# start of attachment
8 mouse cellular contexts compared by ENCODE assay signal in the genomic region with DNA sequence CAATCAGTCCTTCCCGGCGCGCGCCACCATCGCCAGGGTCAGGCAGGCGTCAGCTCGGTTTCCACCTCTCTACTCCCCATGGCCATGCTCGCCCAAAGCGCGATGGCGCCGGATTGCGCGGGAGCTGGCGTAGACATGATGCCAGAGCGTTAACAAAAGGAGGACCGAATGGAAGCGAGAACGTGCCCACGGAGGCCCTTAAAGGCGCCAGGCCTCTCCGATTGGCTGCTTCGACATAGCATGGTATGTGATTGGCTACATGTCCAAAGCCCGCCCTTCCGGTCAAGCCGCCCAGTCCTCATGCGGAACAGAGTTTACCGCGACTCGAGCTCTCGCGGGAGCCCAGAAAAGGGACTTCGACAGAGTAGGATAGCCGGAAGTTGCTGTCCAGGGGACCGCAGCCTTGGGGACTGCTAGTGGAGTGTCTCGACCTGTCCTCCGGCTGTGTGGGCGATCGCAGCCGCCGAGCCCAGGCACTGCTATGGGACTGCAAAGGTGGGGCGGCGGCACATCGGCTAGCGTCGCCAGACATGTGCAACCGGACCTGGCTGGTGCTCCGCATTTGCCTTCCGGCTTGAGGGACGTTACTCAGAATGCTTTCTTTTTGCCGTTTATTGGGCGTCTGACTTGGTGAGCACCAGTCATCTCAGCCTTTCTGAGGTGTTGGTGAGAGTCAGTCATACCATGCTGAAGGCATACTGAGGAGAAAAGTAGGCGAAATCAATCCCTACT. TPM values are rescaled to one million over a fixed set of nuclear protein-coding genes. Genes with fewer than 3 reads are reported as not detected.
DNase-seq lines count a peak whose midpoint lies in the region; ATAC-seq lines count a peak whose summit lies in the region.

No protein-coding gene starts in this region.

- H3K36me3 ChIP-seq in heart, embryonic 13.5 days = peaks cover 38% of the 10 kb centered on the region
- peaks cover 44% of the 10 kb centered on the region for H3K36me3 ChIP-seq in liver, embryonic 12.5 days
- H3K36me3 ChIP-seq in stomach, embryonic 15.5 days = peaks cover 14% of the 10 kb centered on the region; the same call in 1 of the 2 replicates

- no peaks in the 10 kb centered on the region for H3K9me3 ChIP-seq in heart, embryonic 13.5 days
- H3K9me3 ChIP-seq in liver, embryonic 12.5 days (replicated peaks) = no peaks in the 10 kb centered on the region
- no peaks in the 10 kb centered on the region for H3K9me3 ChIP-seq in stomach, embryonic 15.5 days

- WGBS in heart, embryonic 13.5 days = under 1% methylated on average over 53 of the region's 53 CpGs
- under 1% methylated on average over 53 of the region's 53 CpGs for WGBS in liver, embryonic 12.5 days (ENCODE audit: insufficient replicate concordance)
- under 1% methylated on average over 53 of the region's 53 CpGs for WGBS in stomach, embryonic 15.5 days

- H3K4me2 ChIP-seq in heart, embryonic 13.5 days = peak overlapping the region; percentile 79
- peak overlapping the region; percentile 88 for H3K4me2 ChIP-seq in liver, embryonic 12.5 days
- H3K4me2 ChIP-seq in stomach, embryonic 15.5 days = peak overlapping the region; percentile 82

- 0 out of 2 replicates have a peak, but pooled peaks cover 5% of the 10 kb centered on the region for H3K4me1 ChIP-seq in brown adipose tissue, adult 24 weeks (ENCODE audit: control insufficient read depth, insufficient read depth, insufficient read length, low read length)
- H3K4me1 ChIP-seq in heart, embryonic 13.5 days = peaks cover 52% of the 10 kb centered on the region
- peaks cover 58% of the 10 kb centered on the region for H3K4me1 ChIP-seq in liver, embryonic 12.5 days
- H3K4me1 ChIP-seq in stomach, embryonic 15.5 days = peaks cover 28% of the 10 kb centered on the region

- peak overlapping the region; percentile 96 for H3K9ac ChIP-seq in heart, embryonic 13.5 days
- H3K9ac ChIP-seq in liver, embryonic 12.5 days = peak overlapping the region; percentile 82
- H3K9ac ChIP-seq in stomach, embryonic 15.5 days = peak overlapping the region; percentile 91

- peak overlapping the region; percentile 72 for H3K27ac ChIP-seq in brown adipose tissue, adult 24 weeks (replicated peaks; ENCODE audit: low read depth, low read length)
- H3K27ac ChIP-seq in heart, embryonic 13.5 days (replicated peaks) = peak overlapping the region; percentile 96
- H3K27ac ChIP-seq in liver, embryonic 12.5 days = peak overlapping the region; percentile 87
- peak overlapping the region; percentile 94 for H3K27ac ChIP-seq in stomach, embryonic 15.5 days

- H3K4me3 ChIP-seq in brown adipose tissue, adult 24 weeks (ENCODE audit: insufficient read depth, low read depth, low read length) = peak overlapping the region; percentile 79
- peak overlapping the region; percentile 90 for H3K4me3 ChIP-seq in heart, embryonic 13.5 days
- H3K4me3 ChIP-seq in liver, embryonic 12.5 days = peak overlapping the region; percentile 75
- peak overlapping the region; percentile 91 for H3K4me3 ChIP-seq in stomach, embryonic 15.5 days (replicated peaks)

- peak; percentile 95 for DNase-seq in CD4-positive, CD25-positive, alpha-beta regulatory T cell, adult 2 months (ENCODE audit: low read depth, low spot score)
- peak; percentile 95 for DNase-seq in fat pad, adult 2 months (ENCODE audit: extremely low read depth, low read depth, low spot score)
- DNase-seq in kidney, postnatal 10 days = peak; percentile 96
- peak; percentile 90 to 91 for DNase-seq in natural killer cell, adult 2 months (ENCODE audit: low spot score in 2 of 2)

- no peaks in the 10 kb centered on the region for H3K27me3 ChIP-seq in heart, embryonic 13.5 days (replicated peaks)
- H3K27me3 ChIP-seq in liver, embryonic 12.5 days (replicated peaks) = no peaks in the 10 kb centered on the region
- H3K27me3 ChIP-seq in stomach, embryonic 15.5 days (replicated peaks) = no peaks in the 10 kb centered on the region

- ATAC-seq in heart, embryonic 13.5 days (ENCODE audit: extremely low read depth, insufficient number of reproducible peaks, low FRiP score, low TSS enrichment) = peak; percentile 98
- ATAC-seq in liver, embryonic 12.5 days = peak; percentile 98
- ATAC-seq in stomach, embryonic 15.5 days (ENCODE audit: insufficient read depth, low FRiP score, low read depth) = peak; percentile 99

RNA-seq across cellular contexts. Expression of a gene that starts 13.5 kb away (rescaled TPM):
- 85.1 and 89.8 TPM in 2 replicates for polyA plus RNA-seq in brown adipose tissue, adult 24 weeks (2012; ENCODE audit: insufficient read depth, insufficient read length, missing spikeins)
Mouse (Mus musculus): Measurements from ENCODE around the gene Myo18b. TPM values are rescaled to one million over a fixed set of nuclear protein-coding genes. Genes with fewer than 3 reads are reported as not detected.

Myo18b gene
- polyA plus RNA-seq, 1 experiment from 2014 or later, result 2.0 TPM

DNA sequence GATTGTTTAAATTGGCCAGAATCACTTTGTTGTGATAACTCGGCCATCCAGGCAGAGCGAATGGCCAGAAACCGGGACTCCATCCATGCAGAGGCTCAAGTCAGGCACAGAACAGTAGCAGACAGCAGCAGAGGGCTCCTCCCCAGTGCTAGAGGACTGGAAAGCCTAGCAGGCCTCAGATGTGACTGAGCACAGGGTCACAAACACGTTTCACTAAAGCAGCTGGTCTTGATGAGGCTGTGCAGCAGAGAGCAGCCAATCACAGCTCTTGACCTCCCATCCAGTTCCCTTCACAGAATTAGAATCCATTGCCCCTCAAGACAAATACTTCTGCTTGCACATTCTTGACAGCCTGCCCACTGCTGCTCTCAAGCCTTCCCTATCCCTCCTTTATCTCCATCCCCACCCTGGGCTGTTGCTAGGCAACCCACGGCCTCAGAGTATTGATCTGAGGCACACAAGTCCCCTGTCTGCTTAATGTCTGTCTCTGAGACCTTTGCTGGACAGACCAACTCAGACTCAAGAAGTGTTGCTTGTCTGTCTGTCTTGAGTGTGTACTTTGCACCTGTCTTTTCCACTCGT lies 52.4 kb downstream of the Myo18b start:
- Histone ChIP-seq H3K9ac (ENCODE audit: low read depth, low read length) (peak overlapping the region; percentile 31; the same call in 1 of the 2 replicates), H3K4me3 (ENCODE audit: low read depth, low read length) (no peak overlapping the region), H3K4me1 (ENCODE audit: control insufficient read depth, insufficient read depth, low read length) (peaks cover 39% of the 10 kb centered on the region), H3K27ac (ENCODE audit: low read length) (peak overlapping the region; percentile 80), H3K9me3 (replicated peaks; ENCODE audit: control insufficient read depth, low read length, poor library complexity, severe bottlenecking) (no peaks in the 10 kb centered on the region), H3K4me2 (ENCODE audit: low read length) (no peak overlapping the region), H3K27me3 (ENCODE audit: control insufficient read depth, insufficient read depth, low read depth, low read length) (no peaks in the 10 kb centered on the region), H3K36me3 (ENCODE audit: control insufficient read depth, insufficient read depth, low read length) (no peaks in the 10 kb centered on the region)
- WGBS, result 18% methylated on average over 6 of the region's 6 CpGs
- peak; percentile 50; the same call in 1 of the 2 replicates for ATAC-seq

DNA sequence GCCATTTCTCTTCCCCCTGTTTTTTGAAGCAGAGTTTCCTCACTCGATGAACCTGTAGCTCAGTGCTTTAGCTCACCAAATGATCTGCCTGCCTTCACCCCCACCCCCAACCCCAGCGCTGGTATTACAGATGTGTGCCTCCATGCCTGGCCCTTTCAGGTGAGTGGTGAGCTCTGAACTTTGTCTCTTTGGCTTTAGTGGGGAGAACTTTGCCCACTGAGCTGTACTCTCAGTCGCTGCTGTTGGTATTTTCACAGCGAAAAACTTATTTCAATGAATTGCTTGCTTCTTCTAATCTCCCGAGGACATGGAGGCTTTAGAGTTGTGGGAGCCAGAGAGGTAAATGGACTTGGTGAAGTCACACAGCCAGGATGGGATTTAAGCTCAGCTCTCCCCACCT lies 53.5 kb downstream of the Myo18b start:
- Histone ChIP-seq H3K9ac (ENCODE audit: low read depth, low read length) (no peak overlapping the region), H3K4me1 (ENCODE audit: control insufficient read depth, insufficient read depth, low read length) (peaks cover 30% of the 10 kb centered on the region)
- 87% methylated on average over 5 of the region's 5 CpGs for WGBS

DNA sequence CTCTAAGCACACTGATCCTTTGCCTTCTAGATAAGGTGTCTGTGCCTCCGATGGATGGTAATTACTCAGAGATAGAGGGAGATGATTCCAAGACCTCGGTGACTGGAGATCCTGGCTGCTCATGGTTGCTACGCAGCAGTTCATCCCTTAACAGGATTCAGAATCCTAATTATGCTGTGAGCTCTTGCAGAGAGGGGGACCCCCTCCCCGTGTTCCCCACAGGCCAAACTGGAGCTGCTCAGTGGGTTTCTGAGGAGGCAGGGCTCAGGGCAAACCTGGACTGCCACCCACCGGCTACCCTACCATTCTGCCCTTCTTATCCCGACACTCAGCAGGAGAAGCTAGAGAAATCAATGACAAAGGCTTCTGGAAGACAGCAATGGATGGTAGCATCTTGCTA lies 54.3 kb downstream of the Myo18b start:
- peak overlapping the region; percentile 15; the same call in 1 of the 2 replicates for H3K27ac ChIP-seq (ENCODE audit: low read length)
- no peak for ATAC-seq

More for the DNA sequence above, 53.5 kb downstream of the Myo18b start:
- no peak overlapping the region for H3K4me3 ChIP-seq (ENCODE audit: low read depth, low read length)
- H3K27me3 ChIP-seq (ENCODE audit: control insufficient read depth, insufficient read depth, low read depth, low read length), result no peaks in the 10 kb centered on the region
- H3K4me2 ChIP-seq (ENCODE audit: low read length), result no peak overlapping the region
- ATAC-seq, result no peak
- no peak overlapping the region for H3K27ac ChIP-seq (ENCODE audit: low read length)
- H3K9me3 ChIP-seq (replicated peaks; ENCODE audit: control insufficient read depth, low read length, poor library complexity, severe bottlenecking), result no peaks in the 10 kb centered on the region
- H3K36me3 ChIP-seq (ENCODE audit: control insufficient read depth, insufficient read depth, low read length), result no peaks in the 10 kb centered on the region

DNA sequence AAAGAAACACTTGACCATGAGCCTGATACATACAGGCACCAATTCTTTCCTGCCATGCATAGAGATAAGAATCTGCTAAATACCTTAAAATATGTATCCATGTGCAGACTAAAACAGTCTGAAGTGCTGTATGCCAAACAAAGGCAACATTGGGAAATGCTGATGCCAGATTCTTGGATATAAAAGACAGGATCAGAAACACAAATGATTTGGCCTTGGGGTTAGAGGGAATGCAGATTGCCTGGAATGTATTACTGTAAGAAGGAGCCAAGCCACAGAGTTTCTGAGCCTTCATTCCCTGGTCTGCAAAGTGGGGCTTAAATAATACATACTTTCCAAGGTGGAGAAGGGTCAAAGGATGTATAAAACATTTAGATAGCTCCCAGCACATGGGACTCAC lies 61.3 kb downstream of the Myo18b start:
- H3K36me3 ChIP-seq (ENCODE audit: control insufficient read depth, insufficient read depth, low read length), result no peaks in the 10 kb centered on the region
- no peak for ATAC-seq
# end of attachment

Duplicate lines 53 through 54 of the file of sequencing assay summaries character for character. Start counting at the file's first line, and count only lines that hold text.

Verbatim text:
DNA sequence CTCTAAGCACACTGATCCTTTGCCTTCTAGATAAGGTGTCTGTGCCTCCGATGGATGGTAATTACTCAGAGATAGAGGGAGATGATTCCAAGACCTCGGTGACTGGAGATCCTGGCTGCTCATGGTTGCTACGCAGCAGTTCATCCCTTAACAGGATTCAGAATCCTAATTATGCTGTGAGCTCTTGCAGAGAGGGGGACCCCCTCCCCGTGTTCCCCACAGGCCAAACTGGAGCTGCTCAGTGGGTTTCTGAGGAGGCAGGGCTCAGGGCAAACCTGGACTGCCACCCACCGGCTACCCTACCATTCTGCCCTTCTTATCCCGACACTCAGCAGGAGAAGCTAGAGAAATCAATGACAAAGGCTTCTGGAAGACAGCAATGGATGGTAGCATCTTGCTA lies 54.3 kb downstream of the Myo18b start:
- peak overlapping the region; percentile 15; the same call in 1 of the 2 replicates for H3K27ac ChIP-seq (ENCODE audit: low read length)